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Old 04-09-08, 04:11 AM
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Hi,

Have you had the carpet steam cleaned? Inadequate removal of moisture from the carpet could cause swelling in the plywood if the wood absorbed the moisture.
 
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Old 04-09-08, 04:35 AM
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Ah, but that would swell the topside more, making plywood convex. We seem to have the opposite.

Relatively more humid in basement? Is either side of the ply sealed in any way?
 
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Old 04-09-08, 09:33 AM
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O-o-o-oh...is this one of those potayto vs. potahto posts?

Is the floor convex (Like the mirrors they use in stores to see if you're stealing) or concave like a shallow bowl or basin?

I understood, from what I read, convex...humped, rising on the surface. Which is it, Johnny?
 
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Old 04-09-08, 06:58 PM
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-Connie, you are right, the floor humps upward.

-I cannot tell if the basement is more humid. I doesn't feel humid to me.

-the floor is not sealed in anyway, on either side.

-It is not the steam cleaning, because there is an area in the bedroom, which also has a hump, that has not been steam cleaned.
 
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Old 04-09-08, 07:33 PM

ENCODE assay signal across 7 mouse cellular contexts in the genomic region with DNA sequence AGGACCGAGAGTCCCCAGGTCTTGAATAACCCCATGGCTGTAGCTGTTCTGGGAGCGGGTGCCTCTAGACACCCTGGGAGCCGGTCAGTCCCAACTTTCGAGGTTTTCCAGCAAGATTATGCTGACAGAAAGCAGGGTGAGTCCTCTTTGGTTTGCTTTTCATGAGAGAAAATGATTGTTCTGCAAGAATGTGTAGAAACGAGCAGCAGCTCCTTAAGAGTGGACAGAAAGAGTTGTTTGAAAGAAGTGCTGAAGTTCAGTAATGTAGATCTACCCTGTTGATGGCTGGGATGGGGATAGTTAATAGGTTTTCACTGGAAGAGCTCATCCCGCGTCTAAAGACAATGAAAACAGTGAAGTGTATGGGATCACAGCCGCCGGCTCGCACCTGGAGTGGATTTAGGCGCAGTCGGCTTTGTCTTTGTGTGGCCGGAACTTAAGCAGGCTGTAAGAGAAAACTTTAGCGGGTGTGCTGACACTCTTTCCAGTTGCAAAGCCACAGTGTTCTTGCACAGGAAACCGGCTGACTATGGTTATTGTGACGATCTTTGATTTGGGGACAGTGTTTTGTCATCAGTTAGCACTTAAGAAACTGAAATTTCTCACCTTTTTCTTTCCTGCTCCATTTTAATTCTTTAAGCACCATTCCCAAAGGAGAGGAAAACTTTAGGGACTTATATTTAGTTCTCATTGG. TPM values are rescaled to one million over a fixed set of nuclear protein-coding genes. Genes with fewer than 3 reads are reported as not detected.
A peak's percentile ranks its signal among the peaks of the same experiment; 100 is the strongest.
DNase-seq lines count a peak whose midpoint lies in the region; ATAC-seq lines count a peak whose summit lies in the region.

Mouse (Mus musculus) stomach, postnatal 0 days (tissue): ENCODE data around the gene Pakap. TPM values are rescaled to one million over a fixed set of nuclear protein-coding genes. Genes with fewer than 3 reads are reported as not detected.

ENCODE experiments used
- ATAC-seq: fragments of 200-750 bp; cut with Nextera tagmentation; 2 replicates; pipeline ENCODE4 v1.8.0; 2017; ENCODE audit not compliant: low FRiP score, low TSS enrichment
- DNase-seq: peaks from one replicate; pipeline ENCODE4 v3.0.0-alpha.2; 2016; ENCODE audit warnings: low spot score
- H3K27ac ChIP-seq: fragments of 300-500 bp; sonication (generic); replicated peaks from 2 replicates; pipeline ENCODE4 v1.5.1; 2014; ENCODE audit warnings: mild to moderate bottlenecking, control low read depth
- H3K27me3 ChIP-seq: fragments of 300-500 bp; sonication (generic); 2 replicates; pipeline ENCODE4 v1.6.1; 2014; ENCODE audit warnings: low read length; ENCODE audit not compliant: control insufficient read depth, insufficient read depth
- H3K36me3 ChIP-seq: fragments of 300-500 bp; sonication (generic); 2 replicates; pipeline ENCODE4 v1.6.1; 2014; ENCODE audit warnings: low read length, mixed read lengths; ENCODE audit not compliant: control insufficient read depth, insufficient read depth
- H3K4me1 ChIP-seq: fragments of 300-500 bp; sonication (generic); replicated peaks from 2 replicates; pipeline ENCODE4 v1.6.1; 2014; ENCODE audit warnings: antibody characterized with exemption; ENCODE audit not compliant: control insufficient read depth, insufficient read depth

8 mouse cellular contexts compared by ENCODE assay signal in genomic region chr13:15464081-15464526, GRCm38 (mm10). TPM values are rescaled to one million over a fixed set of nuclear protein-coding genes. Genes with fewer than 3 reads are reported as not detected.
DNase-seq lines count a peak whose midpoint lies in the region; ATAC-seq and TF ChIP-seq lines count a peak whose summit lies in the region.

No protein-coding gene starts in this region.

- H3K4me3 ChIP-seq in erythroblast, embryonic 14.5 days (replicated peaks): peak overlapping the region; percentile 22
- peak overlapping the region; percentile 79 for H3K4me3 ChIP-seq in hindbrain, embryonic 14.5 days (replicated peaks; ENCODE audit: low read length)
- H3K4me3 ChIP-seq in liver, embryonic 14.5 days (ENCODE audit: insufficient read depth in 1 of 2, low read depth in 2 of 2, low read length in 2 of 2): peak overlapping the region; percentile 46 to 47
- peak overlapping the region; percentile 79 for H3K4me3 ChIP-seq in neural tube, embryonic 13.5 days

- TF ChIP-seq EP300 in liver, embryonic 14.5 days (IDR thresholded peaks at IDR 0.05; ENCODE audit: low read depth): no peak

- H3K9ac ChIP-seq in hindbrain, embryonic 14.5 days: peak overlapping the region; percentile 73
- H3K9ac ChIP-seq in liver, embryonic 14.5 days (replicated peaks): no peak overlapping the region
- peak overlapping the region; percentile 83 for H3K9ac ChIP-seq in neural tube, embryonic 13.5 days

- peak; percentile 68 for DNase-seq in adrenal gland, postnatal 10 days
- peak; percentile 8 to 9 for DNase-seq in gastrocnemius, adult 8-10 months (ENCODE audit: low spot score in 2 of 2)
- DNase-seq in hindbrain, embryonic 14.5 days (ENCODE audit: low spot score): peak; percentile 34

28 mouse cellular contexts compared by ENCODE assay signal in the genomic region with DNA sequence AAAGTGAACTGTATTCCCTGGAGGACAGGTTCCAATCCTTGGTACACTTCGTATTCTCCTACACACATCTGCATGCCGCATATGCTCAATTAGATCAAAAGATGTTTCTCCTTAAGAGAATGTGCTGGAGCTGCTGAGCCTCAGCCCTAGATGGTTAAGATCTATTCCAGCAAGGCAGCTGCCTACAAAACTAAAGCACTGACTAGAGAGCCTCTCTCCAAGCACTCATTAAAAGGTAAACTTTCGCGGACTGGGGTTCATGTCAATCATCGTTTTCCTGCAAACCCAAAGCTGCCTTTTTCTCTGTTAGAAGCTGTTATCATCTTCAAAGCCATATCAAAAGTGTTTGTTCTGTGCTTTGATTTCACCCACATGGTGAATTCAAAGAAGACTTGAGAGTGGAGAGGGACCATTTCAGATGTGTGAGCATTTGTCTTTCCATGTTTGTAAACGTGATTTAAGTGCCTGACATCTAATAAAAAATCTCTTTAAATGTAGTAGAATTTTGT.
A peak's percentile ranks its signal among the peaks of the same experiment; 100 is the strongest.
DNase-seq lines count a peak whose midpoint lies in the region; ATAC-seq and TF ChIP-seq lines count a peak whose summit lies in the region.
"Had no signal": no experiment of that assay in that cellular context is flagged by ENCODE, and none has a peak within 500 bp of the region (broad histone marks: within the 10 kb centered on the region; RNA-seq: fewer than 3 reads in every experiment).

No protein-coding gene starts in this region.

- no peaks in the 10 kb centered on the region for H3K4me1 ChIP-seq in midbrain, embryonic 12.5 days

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Hi Johnny,

It would be simple to tell you to just pull it up and replace it, but it would be better to know what caused the "humps" so it doesn't recur.

Are there plumbing pipes running along there? Is it possible you have a pinhole leak in a pipe? Like when a sink is used, water sprays upward- not enough to notice or drip, but enough
to wet the plywood?
 
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Old 04-09-08, 07:34 PM
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Maybe you simply live somewhere that is readily more humid (even though you might not notice, as you are used to it)and where the plywood came from was not so much. SOMEthing made that plywood grow.
 
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Old 04-09-08, 07:40 PM
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ecman, if that is so, what would he need to do...poly each side of new plywood? That sounds bizarre, doesn't it?

Johnny, I see you've logged off, but do any of your neighbors have this problem?
 
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Old 04-09-08, 08:20 PM